Hence, on November 25, 1855, the infantry colonel and commander of the Royal Corps of Engineers, Francisco de Albear y Fernández de Lara, submitted to Captain General José Gutiérrez de la Concha a transcendental document, titled: “Memory on the Project of conveyance of the waters of the Vento springs to Havana.” The project proposed the need to take water from the groundwater table through wells and convey it from the Vento springs. Albear dedicated many years of his life to these works, but he was not able to see it completed, because he was surprised by his death at the end of 1887.This notable engineering work won a Gold Medal at the Paris Universal Exhibition of 1878, where it was evaluated as a masterpiece of 19th century engineering. In 1997 she was selected by the National Union of Architects and Construction Engineers of Cuba (UNAICC), as one of the Seven Wonders of Civil Engineering. Together with the old Zanja Real and the Fernando VII Aqueduct, it is part of the Historic Aqueduct System of Havana. The UNESCO Global Network of Water Museums (WAMU-NET) made its membership official in 2023, being the first in the Caribbean region to belong to that association. More than 130 years after its construction, the Albear Aqueduct continues to be pristine, carrying water only by gravity to the population of the Cuban capital.
The image of the engineer Francisco de Albear is consolidated by analyzing his performance as a precursor, with a degree of updating that placed him at the level of the most advanced knowledge of his time, and with an engineering approach characterized by a coherent comprehensiveness, since it harmoniously encompassed the rigor of the project with the ecological, aesthetic, economic, ethical and health aspects, demonstrating his mastery as a builder.
When assessing the merits of such a transcendental engineering work, which in honor of its creator was renamed the Albear Aqueduct, starting in 1893, it is essential and very illuminating to refer to the own words of the colonel of engineers Joaquín Ruiz, when he expressed:
“The choice of the intake point, the analysis of the water, the calculation of the necessary consumption, the lighting and gauging of the springs, an ingenious and difficult operation; the no less delicate nature of its capture; its collection in a common space; the preservation of water from all harmful influences, and the erection of works that defend it from all mixture or confusion with murky origins; then driving them over long distances in hygienic conditions through all kinds of obstacles, crossing riverbeds, streams, roads, boulevards, hills and trenches to the vast tank that stores and rests them, ensuring uniformity and constancy in consumption. ; its distribution later scientifically studied to spread the water by subdividing and taking advantage at the same time of the force that drives it from its departure; All this... gives rise to studies in chemistry, public hygiene, statistics, geology, construction mechanics and hydraulics, and many other branches of knowledge.”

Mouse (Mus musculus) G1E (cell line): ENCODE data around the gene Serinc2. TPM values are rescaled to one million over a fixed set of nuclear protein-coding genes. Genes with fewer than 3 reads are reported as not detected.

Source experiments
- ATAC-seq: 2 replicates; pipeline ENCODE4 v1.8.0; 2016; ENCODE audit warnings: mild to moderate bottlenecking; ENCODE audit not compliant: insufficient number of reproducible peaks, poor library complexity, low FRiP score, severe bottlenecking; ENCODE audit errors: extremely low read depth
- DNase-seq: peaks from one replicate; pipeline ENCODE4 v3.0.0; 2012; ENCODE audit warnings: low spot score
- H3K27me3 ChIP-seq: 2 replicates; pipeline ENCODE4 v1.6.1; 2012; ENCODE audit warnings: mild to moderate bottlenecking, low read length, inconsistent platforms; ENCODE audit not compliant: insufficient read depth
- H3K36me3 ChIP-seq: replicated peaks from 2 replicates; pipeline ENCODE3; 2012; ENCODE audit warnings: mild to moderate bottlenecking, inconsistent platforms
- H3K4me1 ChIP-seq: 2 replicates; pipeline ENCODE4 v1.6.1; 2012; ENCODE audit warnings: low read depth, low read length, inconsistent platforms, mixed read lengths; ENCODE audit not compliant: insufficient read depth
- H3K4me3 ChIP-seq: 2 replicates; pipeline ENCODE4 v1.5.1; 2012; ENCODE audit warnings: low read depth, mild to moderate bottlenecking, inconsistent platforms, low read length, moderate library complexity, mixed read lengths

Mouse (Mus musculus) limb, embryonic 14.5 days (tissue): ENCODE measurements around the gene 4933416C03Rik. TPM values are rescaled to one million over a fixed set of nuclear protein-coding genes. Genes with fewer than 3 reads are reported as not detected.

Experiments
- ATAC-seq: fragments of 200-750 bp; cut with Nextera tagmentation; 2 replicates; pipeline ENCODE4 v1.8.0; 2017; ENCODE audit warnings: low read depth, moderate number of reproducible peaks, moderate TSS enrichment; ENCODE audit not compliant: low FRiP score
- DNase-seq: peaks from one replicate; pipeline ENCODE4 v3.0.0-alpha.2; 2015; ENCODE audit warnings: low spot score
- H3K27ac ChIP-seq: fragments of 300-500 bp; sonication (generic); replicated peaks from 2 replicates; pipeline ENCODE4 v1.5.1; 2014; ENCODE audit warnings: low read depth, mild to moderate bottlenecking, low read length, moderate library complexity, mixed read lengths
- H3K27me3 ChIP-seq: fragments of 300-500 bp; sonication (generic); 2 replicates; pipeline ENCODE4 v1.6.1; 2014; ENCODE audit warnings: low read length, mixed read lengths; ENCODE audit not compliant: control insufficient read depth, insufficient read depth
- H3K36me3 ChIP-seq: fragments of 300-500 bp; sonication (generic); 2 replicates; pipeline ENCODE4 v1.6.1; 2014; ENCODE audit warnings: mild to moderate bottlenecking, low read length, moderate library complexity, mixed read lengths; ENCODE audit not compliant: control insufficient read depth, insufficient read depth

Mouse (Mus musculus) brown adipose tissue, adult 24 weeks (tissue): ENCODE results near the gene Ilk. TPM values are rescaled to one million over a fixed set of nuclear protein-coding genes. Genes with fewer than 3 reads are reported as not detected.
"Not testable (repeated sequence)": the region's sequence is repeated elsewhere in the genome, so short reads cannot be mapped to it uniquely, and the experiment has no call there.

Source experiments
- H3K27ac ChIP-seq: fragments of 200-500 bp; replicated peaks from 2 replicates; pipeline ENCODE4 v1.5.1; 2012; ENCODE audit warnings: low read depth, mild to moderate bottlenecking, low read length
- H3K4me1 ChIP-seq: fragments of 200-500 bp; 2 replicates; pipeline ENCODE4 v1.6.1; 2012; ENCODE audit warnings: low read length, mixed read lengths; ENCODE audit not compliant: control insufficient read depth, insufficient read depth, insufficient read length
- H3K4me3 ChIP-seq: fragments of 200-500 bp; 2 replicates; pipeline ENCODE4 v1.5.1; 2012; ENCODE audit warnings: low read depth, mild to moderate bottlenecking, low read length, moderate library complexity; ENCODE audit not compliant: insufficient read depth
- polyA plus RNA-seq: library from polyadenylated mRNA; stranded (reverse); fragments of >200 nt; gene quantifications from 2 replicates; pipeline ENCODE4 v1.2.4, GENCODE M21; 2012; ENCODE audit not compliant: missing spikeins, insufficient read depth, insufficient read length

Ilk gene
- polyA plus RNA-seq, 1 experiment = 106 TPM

(extract from: Ruíz, Joaquín (1915-1916): "El Brigadier Albear. Necrología", en Anales de la Academia de Ciencias Médicas, Físicas y Naturales de La Habana, t. 52, Habana, p. 851)
The water routes, promoted by the National Institute of Hydraulic Resources (INRH), are a set of itineraries that run through the Historical Center of Havana, both intramural and extramural. They are part of the historical-social research project “Memories of water in Cuba” organized and conducted by the INRH. Their objectives are to disseminate and promote the legacy of Hydraulic Heritage, disseminate the forms of water management throughout history, as well as contribute to the rational and efficient use of this natural resource.
In the Cuban capital, 2 routes have been successfully developed:
1) The Water Route in the Historic Center of Old Havana
It arose during the closing of the 22nd edition of the summer project Routes and Walks to Discover as a Family, organized by the Office of the Historian of the City of Havana (OHCH), and receiving advice from said institution. Under the accompaniment of the Intergovernmental Hydrological Program (IHP) of UNESCO and other scientific and educational entities; It is framed within the scope outlined in the Comprehensive Hydraulic Development Program until 2030, in the UNESCO Global Network of Water Museums (WAMU-NET), launched in 2017, and supported by the IHP to promote the Sustainable Development Goals (SDGs), in particular number 6 “Clean water and sanitation”. It is located in one of the areas of the Bahía de La Habana hydrographic basin and includes 17 sites that have heritage values.
2) The Water Route in the Albear Aqueduct
The route of this route takes place in the Albear Aqueduct, an impressive work built in Havana between 1858-1893. Together with the Zanja Real and the Fernando VII Aqueduct, it is part of the Historic Aqueduct System of Havana. It is made up of the collection works in the Vento springs, the tunnel under the Almendares river, the Vento canal, the Palatino deposits and the distribution system.
The Albear Aqueduct, declared a National Monument, is one of the Seven Wonders of Civil Engineering in Cuba. It was the first system in the country that used water from the groundwater table through wells. The UNESCO Global Network of Water Museums (WAMU-NET) made its membership official in 2023, being the first in the Caribbean region to belong to that association. More than 130 years after its construction, the Albear Aqueduct continues to bring water only by gravity to the population of the Cuban capital.
The development of these two initiatives will serve to remember the 130th anniversary of the creation of the Albear Aqueduct and the 103rd anniversary of the birth of Commander Faustino Pérez Hernández, first president of the INRH; the 61st anniversary of the creation of the INRH, the 41st anniversary of the declaration of the Historic Center of Havana and its system of fortifications as a World Heritage Site by UNESCO; the imprint of the eternal Historian Eusebio Leal Spengler, and significant dates such as World Water Day, International Museum Day and World Environment Day.
For further information about INRH, please click the following link: www.hidro.gob.cu